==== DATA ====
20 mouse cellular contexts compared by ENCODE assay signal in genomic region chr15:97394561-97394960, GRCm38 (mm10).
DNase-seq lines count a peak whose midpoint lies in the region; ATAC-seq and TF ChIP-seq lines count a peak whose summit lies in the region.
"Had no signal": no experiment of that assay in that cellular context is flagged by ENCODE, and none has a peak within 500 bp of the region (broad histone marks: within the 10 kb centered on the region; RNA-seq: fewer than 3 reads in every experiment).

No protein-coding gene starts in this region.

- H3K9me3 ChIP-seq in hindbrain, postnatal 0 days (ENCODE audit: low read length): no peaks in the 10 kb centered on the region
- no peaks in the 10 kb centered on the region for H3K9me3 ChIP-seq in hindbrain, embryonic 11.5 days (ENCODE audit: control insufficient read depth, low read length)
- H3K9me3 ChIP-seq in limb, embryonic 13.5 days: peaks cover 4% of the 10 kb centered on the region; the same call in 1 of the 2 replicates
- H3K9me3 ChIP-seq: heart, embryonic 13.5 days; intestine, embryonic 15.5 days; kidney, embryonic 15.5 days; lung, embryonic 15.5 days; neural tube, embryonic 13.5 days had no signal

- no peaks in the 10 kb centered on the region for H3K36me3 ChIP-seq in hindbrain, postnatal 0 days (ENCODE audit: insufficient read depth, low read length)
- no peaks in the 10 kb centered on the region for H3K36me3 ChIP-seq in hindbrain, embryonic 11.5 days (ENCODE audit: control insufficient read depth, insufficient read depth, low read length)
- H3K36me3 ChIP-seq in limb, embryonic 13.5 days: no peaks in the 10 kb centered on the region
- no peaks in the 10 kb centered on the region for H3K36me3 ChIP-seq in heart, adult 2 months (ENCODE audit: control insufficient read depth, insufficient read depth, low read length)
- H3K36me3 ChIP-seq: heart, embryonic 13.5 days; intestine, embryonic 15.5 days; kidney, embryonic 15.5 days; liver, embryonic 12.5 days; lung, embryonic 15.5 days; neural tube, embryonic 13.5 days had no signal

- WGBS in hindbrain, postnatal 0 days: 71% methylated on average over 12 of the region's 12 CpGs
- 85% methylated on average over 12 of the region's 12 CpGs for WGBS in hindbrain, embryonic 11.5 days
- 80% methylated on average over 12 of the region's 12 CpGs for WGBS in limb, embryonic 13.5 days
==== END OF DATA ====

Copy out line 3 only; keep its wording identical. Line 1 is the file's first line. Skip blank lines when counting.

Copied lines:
"Had no signal": no experiment of that assay in that cellular context is flagged by ENCODE, and none has a peak within 500 bp of the region (broad histone marks: within the 10 kb centered on the region; RNA-seq: fewer than 3 reads in every experiment).